Damn those Lions and Cheetahs!
How dare they go and produce a game like that at Johannesburg’s Coca Cola Park last weekend, a match of such vivid movement, power and panache that even thousands of miles away, true rugby followers thrilled to the action.
In our home, we had a driven-to-distraction-by-30-years-of-rugby wife, sitting captivated by the spectacle. Next to her, an 18 year-old rugby mad son gasped in amazement at some of the skills performed at such pace, whilst his elder sister, who makes the darkest accusations against what she terms her “rugby obsessed father”, couldn’t take her eyes off the spectacle.
I mean, it’s simply reprehensible of those two Super 14 teams to demolish all those deeply-ingrained views of the northern hemisphere diehards. Chiefly, these focus around two beliefs: Super 14 rugby is candyfloss rubbish, especially under the hybrid ELVs, and the true upholders of the game are to be found only north of the equator. Anything elsewhere is to be tolerated, smiled upon but dismissed in private, as irrelevant.
Yep, that even includes winning a Super 14 title or the Tri-Nations. Even when New Zealand played Australia in Hong Kong last November en route to their northern hemisphere tours, their rugby was written off. ‘Not much here for the northern hemisphere teams to beat’ wrote one journo with hardly prescient skills.
I’m telling you, the southern hemisphere guys have no chance of changing such deeply entrenched mindsets in London, Cardiff, Edinburgh and Dublin.
Rugby in these centres is a game for men, and one to be endured. We’re big on endurance in these parts. Take Saturday at Stade de France and the six Nations game between France and Scotland. Air specially directed from the Russian steppes chilled the onlooker to the marrow. The temperature rarely rose above 2 or 3 degrees.
Not that that would have mattered had the game been something to warm you. Alas, that froze you even more. Scotland, brutalised by Wales a week earlier, went to Paris on a damage limitation exercise. The French, their own confidence clearly shredded by defeat in Ireland on the opening Saturday of the tournament, quickly realised they had no hope of breaking free from the shackles and settled for penalty goals to win the game. It was about as entertaining as watching paint dry.
But of course, it was sacred because it was the mighty, the esteemed Six Nations. It must have been great just because of that.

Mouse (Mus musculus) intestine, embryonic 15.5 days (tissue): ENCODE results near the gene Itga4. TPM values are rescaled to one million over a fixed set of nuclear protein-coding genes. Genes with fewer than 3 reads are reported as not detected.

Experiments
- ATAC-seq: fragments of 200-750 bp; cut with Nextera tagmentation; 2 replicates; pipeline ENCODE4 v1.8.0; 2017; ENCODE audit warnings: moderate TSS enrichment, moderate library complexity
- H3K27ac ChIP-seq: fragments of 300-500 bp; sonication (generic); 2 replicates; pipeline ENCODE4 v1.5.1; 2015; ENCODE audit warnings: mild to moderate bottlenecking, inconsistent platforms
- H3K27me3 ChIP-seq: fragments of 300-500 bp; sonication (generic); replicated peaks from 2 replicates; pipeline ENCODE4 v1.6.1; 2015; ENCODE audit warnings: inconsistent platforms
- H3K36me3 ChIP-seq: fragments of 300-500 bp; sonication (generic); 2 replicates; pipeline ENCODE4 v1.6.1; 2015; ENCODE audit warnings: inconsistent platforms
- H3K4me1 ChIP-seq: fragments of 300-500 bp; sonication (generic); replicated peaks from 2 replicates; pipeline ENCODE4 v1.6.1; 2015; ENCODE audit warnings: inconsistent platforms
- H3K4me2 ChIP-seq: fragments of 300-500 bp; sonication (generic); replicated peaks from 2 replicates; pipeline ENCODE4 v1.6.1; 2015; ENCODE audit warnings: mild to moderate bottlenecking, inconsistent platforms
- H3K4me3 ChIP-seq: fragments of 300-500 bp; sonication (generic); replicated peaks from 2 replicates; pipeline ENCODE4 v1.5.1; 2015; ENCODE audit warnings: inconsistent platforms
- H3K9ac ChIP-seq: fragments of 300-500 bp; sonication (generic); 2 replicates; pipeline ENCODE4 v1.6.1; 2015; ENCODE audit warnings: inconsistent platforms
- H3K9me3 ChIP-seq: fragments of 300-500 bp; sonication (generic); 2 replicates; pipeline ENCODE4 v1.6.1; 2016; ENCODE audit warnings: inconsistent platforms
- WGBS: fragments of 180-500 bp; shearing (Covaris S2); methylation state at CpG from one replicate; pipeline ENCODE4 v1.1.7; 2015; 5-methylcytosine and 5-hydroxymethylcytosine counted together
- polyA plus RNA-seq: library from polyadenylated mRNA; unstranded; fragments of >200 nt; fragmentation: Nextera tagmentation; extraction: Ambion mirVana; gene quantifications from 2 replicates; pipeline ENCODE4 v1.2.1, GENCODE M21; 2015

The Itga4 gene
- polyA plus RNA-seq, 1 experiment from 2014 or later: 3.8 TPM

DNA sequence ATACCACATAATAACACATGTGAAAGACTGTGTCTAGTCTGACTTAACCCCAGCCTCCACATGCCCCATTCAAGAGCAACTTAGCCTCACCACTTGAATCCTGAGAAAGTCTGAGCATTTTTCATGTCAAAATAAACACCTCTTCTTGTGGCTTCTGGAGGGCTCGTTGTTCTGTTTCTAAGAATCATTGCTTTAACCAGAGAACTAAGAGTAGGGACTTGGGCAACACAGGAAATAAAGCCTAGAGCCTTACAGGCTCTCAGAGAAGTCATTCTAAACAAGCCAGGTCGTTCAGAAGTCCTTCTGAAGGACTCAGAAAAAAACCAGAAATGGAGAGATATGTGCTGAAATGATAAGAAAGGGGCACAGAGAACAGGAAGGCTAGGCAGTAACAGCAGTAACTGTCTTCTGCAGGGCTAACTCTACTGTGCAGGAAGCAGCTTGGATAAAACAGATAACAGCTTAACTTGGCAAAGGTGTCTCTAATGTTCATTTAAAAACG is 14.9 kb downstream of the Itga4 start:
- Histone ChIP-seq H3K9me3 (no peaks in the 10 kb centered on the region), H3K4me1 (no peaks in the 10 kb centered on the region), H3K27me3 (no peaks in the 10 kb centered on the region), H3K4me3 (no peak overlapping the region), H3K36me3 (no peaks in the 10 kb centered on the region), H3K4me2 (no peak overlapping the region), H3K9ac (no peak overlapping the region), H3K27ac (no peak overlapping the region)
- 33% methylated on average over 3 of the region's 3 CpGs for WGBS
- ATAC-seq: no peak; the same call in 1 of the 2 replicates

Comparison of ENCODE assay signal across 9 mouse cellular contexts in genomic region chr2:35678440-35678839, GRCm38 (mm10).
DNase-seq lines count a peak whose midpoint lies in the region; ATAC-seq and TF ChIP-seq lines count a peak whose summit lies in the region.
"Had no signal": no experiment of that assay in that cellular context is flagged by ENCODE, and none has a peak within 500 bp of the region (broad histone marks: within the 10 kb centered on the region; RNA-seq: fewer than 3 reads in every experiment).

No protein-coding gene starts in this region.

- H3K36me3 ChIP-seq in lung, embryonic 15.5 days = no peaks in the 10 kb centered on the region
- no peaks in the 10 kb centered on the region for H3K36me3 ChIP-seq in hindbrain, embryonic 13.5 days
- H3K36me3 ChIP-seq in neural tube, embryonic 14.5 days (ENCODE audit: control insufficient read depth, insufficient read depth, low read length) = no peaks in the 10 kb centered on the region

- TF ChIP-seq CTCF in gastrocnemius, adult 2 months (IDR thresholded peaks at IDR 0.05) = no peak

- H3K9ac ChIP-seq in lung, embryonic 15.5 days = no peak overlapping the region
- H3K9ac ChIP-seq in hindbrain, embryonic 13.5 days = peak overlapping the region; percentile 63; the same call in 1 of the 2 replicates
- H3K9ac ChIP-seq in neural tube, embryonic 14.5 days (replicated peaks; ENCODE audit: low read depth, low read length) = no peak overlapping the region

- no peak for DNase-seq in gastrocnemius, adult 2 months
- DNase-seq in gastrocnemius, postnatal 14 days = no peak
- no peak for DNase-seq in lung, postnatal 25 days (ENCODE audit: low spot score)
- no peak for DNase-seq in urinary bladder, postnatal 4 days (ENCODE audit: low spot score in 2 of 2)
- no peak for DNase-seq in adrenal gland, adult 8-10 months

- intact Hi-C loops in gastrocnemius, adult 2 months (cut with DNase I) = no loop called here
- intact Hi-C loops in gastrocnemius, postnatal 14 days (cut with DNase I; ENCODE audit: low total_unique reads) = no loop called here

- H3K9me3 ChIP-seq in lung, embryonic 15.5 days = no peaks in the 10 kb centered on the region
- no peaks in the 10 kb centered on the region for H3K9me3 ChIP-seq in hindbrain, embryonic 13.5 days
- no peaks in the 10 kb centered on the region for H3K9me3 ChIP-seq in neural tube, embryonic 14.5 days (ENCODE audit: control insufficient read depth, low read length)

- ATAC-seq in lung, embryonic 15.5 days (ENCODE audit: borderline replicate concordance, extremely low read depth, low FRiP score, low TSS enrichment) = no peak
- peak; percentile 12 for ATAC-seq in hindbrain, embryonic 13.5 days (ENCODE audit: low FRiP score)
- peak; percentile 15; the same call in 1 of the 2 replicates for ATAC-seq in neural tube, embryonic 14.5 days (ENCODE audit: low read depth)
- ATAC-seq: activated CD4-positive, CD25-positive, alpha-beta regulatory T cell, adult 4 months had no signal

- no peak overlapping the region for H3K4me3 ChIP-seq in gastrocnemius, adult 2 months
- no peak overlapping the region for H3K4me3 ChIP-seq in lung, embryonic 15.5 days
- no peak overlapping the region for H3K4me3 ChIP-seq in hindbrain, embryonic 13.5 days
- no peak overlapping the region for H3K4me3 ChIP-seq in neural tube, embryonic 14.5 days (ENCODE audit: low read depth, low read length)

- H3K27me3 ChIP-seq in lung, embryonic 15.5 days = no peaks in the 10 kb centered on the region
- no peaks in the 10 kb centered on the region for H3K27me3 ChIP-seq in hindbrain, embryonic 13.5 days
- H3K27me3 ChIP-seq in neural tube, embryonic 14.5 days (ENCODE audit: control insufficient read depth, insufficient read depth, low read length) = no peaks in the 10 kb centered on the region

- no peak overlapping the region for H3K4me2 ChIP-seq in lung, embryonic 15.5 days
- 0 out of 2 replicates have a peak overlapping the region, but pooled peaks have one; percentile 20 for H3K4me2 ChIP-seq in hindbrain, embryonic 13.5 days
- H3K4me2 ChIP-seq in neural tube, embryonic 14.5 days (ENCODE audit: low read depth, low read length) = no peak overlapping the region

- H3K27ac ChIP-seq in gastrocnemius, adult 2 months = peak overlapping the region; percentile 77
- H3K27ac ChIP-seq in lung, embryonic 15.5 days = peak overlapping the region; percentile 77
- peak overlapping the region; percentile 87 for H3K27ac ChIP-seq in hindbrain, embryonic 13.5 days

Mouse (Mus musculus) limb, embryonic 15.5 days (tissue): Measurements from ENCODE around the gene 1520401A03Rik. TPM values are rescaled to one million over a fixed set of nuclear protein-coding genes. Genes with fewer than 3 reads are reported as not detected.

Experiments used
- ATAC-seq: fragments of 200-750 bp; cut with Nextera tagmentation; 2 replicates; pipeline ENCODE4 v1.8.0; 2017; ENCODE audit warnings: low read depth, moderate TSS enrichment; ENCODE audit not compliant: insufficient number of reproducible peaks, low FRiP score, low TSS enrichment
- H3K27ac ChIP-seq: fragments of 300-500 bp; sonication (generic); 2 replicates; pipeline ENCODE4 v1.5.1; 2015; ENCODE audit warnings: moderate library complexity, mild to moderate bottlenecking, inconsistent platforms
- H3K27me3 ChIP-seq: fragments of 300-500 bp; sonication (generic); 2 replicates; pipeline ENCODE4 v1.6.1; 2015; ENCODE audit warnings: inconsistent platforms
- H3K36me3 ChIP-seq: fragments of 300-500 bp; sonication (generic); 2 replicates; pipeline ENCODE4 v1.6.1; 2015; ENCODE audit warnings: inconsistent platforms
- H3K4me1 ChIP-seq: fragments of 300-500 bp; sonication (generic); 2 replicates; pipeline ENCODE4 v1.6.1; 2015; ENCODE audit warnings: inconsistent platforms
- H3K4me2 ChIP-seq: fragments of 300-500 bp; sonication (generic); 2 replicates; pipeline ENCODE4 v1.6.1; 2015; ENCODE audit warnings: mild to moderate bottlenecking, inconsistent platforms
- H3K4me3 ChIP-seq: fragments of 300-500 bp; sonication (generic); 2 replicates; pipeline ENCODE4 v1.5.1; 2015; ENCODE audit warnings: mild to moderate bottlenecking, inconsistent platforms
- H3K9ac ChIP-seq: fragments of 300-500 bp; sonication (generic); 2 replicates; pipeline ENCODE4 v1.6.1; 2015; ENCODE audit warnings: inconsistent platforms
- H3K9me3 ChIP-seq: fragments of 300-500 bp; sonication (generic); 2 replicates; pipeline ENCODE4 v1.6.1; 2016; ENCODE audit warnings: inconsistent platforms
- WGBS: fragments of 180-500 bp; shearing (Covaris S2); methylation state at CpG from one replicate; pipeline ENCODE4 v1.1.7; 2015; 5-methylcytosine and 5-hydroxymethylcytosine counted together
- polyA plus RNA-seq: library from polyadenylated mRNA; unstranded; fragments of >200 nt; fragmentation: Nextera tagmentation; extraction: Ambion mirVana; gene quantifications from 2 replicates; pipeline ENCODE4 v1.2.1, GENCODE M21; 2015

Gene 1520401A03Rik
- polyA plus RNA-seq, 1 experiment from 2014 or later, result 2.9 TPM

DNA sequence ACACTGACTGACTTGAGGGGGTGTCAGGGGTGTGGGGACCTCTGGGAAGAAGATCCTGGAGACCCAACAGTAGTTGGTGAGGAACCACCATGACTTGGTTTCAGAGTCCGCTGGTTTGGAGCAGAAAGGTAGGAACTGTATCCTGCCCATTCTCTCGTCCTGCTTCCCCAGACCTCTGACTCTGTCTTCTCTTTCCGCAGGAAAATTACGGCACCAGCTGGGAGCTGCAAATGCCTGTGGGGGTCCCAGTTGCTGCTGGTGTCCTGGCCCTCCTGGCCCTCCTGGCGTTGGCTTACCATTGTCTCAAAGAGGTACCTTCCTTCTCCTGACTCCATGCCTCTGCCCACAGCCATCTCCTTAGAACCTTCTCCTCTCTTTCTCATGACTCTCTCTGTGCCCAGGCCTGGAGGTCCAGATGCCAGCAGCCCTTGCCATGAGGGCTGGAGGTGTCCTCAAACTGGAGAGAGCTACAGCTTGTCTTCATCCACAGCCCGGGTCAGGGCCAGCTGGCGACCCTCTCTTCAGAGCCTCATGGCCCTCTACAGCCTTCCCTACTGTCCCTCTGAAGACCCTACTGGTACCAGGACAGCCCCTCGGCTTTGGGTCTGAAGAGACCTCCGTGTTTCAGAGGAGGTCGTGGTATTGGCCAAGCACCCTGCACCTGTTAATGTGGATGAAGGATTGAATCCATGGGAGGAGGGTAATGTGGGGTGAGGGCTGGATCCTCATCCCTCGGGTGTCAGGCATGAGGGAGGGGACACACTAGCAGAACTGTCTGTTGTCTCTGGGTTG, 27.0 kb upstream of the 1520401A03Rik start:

Equally, the Lions v Cheetahs Super 14 game in Johannesburg last Friday evening must have been rubbish, because it was that damn candyfloss muck, wasn’t it ? No scrummaging worthy of the name, no forward battles, no war of attrition. Hey, that’s not real rugby. Or so the dinosaurs reckon……
Well I have a confession to make. If players showing superb ball skills, handling and passing with accuracy at pace, players running clever lines of attack off second phase ball that has been cleared lightning fast and a Lions scrum that skewered its opponents later on with a terrific display of power and technique is all rubbish, then keep the garbage coming.
I can handle the sight of backs running straight and hard, committing defenders and timing perfectly the off load. I’ll put up with forwards scrummaging with real devil and establishing a hard fought superiority. And I’ll certainly accept a dynamism in the play that was nowhere on sight in freezing Paris.
I’ll tell you something else. Whether you, I or anyone else likes it, the game of the future was to be seen in Johannesburg, not Paris. As money becomes ever tighter and professional rugby comes to rely on it more and more, television will increasingly call the shots. And the game’s TV masters aren’t going to want the kind of stuff dished up by France and Scotland. They know what appeals to a wider audience, the type of new audience that will include wives and daughters, not just the male members of a family.
Watching women and daughters means the ad market opens up far beyond traditional borders. The lure of those riches is what will drive commercial television like Sky, the big paymasters.
But given the heads-in-the-sand mentality in the northern hemisphere, one of the reasons we trail a poor second to the southern hemisphere nations, it won’t change any time soon.
Of course, being serious for a moment, it is crass to suggest that every game in the Six Nations is tripe – what about that magnificent spectacle Ireland v France just 10 days ago – and every match in the Super 14 is scintillating. They’re not.
And no-one is suggesting we ignore all that wonderful, rich tradition that accompanies the matches of the Six Nations Championship. But equally, isn’t it daft to continue believing that the rugby of the southern hemisphere is inferior?Reuse content